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Apr 21, 2017 1:57 PM

O'Malley tells NH1 News Sunday's NH visit is about 2018, but he makes a 2020 prediction


CONCORD – Martin O’Malley’s trip to New Hampshire on Sunday's generating a lot of buzz that the 2016 Democratic presidential candidate is seriously considering another run for the White House in 2020.

But the former two-term Maryland governor and two-term Baltimore mayor is pushing back against such speculation, telling NH1 News that his visit’s all about 2018.

O’Malley’s trip to the first-in-the-nation primary state follows two stops already this year to Iowa (which traditionally holds the first caucus in the race for the White House) and one to South Carolina (which holds the first southern contest).

Asked by NH1 News if Sunday’s day-long visit, which includes meetings across the state with local Democratic groups, is a tune up for another White House run, O’Malley answered that “I made a lot of friends in New Hampshire and Iowa and it’s way too early to make any sort of decision about a presidential run in 2020. But it’s not too early for us to fix our country, to gear up for the very next election.”

That said, helping candidates from their party in the midterms before running for the White House in the ensuing presidential election has been a route well-traveled over the years by countless White House contenders.

And a handful of Democratic state lawmakers who asked to remain anonymous told NH1 News that an O'Malley aide had contacted them to inquire if they could attend one of the events where the former governor is speaking on Sunday.

O'Malley said he's got his eyes on 2018 right now, explaining that “I look forward to helping my friends in New Hampshire and other states move our country forward by first moving their states forward.”

And he pointed to the Granite State, where Republicans currently control the governor’s office as well as both houses of the state legislature.

“The only way we’re going to be a majority governing (party) is by first winning back our states. We’ve lost so many statehouses and so many governors offices that in order to lead our country we first need to win back our states,” O’Malley stated.

But O’Malley is optimistic, saying he’s seeing encouraging signs.

“There’s a wellspring of new activism and new candidates that I think are going to emerge after the grief of this last election. And you’re going to see it in New Hampshire and every other state. I predict you’re going to see more young people running for office than you’ve ever seen before. And that’s a very positive thing for our country,” he said.

O’Malley’s 2020 prediction

Asked if he has any timetable for making a 2020 decision, O’Malley answered “I haven’t really put a timetable to any of that.”

But he predicted that “I think you’re probably going to see a lot more candidates running this time than last time. And I think you’ll also hopefully see a much more open debate process than we had the last time.”

O’Malley loudly criticized moves in the 2016 primaries by then Democratic National Committee Chair Debbie Wasserman Schultz to limit the number of presidential debates between O’Malley, Sen. Bernie Sanders of Vermont, and former Secretary of State Hillary Clinton, the eventual nominee.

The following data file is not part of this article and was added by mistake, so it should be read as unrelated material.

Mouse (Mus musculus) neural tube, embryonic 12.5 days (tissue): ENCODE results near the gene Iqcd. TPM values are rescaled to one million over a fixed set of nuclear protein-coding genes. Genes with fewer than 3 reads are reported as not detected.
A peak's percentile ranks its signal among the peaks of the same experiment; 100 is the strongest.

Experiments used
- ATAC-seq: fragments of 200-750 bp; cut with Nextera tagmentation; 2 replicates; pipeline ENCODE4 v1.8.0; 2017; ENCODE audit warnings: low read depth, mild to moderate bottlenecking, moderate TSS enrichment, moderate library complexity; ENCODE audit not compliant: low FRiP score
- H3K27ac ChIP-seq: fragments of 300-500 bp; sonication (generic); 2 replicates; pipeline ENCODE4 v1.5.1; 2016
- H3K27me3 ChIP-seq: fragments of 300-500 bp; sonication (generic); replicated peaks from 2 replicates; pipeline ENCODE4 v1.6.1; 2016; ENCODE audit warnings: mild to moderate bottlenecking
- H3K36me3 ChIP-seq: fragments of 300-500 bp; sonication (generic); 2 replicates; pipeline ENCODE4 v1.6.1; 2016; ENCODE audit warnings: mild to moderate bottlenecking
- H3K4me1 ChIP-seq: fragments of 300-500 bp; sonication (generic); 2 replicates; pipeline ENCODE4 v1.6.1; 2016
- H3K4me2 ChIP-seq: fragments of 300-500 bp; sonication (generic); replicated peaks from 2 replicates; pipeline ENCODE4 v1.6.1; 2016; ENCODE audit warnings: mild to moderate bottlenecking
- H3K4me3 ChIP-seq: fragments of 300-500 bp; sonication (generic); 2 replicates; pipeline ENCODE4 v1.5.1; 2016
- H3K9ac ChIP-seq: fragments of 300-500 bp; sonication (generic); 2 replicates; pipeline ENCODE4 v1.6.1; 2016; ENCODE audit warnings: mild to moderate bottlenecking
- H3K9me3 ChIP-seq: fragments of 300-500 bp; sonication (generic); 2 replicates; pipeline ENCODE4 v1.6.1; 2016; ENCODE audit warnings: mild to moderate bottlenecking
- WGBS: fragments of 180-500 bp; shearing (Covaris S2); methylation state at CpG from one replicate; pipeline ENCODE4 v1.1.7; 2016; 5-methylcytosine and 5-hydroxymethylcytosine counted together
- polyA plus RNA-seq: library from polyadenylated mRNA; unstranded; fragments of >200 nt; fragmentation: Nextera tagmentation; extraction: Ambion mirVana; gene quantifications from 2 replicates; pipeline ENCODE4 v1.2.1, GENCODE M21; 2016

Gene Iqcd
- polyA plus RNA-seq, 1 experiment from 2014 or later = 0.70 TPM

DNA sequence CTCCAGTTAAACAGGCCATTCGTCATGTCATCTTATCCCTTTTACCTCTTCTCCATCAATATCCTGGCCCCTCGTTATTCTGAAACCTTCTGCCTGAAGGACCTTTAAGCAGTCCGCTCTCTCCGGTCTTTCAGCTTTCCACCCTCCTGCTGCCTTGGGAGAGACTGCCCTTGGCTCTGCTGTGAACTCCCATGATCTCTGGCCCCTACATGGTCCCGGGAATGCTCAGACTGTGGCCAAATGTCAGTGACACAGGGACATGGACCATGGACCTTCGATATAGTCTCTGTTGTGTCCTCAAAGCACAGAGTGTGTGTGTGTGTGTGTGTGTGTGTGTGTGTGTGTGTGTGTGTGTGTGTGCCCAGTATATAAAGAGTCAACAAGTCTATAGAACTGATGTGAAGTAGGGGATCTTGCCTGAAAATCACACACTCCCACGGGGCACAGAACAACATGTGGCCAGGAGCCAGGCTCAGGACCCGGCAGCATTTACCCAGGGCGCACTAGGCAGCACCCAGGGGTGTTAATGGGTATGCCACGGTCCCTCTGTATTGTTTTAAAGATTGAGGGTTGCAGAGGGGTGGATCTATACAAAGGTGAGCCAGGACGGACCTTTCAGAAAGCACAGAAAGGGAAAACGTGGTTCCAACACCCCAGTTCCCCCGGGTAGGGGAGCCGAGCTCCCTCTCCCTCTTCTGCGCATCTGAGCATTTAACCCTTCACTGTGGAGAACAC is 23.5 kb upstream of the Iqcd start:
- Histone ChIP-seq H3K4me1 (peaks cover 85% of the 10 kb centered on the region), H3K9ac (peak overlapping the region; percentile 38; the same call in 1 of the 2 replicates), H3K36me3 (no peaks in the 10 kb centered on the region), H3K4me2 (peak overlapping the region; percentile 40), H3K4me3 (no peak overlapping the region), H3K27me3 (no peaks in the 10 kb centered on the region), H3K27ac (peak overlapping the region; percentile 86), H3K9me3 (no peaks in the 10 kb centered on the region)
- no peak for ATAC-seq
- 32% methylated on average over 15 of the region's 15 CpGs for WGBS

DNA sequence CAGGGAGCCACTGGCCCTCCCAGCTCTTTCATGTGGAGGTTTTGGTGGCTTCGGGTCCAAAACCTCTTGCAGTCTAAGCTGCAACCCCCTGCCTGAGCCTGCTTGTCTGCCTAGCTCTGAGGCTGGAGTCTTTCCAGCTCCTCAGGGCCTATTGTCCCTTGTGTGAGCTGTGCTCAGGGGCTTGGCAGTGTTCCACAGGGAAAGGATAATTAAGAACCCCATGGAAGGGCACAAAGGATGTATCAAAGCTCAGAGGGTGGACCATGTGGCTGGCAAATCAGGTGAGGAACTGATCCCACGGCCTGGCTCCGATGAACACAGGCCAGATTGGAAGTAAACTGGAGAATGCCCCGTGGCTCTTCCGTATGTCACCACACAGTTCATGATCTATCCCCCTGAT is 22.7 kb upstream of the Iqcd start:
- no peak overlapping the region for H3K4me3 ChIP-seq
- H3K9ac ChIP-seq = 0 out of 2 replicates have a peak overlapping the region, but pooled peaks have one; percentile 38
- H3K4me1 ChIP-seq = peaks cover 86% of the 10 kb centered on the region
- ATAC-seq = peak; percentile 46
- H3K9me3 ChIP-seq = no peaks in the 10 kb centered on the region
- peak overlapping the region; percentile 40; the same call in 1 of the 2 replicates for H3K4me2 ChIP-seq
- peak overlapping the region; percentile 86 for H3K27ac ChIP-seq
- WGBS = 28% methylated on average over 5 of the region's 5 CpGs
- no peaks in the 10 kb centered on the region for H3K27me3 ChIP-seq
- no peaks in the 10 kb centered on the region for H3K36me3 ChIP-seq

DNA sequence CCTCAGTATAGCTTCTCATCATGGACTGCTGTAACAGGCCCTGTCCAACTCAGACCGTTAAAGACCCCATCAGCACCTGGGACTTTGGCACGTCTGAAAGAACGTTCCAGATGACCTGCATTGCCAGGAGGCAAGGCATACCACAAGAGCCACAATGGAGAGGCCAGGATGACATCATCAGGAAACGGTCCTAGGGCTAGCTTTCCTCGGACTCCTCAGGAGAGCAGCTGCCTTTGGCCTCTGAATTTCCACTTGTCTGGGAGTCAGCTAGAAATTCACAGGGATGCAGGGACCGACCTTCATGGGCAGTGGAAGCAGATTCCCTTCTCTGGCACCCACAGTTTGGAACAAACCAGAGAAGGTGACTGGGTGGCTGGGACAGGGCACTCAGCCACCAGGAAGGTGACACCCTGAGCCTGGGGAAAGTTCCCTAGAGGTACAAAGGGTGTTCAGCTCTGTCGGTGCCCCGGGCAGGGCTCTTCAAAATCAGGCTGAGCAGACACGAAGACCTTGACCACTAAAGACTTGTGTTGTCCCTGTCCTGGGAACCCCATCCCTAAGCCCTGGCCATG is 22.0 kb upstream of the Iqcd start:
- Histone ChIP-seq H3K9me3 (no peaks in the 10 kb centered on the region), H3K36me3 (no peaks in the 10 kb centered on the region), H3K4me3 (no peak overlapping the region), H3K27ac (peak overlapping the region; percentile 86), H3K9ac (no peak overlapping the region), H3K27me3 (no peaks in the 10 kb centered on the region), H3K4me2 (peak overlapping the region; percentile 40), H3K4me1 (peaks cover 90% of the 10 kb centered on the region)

In this year’s hotly contested race for DNC chair, O’Malley backed South Bend, Indiana Mayor Pete Buttigieg. Tom Perez, who served as Labor Secretary under President Barack Obama, ended up winning the chair election.

O’Malley appeared to take an indirect shot at the DNC, telling NH1 News “I’m going to do everything I can to help the Democratic Party, especially at the state level. Eventually I think the Democratic National Committee will catch up to the reality that we have to make our state parties strong. And I’m looking forward to coming to New Hampshire and helping the local Democrats there as they gear up towards the midterms in 2018.”

As for the new DNC chair and fellow Maryland resident, O’Malley said “I hope that Mr. Perez is able to do what people said all across the country which is to put in motion a 50 state strategy to empower our party at the local and state level so we can support our candidates and win elections.”

Republican nominee Donald Trump topped Clinton in the electoral college vote last year to win the presidency. But he lost by nearly three million votes to Clinton in the national popular vote. That has many on the left, including O’Malley, calling for the scrapping of the electoral college.

He said it’s “outlived its usefulness.”

“We hold ourselves out as a beacon of self-government and democracy for the world and yet twice in the last 16 years we’ve elected presidents who did not win the majority of our country’s votes,” O’Malley added.

But many in New Hampshire, which for two decades has been a presidential battleground in general elections, believe the state would become irrelevant after the primaries if the electoral college were scrapped. The belief is that the nominees would campaign in voter rich states such as California, New York, and Texas rather than small states such as New Hampshire.

But O’Malley said “I don’t New Hampshire is ever going to be irrelevant…..Every state’s important and New Hampshire will always be important.”

Among O’Malley’s stops on Sunday are a Salem Democratic Town Committee house party at 11:30am at the home of Mark and Beth Roth, a Bedford Democratic Committee gathering at the home of Pam Van Arsdale and Bob Dewey at 4pm, and a 6pm town hall hosted by Kent Street Coalition, the Hopkinton Democrats, Concord Democrats, Merrimack County Democrats, and Canterbury Citizens for Democracy at the Baker Free Library in Bow.

Former Maryland Gov. Martin O'Malley, at a campaign stop at UNH in Durham in the autumn of 2015, during his bid for the 2016 Democratic presidential nomination.

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